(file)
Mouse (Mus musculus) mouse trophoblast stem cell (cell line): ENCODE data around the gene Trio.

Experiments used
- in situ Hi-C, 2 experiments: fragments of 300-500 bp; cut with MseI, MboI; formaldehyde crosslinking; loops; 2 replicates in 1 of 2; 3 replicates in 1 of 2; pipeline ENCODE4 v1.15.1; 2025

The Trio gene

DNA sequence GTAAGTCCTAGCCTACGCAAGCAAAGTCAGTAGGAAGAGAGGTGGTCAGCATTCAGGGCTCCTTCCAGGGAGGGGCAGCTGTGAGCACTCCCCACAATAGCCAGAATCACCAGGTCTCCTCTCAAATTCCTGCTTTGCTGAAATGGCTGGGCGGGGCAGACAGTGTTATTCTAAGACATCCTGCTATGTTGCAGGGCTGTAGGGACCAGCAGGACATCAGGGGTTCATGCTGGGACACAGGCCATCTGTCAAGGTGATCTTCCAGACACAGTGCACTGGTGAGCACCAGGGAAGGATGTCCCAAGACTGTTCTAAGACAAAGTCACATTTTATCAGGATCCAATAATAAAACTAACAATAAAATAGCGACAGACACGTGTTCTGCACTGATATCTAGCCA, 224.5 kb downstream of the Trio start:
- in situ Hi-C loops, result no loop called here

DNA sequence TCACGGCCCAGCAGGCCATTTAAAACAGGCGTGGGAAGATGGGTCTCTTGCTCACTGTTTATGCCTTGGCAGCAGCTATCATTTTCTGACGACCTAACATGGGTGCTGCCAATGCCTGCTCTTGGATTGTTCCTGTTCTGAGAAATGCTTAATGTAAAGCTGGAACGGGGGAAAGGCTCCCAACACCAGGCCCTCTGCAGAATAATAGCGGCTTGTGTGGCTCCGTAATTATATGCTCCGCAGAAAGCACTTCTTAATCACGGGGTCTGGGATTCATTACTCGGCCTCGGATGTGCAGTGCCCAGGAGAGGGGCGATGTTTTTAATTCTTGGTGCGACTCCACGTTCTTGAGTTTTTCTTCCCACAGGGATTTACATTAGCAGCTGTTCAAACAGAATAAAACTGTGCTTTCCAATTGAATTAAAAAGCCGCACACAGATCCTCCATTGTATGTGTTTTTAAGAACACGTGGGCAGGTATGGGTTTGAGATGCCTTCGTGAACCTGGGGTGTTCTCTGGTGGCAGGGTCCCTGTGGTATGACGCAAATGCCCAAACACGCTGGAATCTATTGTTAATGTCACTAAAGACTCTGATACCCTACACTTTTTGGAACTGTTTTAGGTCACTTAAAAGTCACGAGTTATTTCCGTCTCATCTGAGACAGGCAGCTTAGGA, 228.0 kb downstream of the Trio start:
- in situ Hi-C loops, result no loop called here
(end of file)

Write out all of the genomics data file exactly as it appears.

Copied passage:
Mouse (Mus musculus) mouse trophoblast stem cell (cell line): ENCODE data around the gene Trio.

Experiments used
- in situ Hi-C, 2 experiments: fragments of 300-500 bp; cut with MseI, MboI; formaldehyde crosslinking; loops; 2 replicates in 1 of 2; 3 replicates in 1 of 2; pipeline ENCODE4 v1.15.1; 2025

The Trio gene

DNA sequence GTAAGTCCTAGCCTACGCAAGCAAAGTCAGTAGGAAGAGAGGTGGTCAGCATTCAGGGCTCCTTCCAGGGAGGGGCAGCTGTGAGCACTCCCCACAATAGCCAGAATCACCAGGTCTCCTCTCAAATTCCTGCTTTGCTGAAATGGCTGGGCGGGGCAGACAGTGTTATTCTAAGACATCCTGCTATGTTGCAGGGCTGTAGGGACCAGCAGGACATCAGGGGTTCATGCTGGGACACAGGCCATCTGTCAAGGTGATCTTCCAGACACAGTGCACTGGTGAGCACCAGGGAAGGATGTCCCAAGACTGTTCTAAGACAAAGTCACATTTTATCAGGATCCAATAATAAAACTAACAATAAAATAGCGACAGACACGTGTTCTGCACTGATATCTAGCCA, 224.5 kb downstream of the Trio start:
- in situ Hi-C loops, result no loop called here

DNA sequence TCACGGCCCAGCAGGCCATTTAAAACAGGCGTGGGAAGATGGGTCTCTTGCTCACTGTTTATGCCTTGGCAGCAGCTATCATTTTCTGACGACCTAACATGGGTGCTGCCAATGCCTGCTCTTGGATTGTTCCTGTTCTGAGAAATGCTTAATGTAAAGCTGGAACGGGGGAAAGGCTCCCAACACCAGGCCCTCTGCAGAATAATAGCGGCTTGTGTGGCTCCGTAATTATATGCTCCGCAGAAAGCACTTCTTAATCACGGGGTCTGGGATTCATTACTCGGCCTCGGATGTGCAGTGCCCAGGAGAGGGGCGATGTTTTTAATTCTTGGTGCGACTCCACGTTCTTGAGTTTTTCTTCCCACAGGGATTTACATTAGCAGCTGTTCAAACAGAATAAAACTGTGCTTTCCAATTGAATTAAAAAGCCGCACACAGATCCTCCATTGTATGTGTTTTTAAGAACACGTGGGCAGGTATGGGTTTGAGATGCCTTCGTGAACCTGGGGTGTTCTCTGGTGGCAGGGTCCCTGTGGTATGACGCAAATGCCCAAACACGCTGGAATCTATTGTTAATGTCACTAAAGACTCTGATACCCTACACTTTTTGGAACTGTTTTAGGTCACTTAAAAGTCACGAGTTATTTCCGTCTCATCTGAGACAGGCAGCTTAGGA, 228.0 kb downstream of the Trio start:
- in situ Hi-C loops, result no loop called here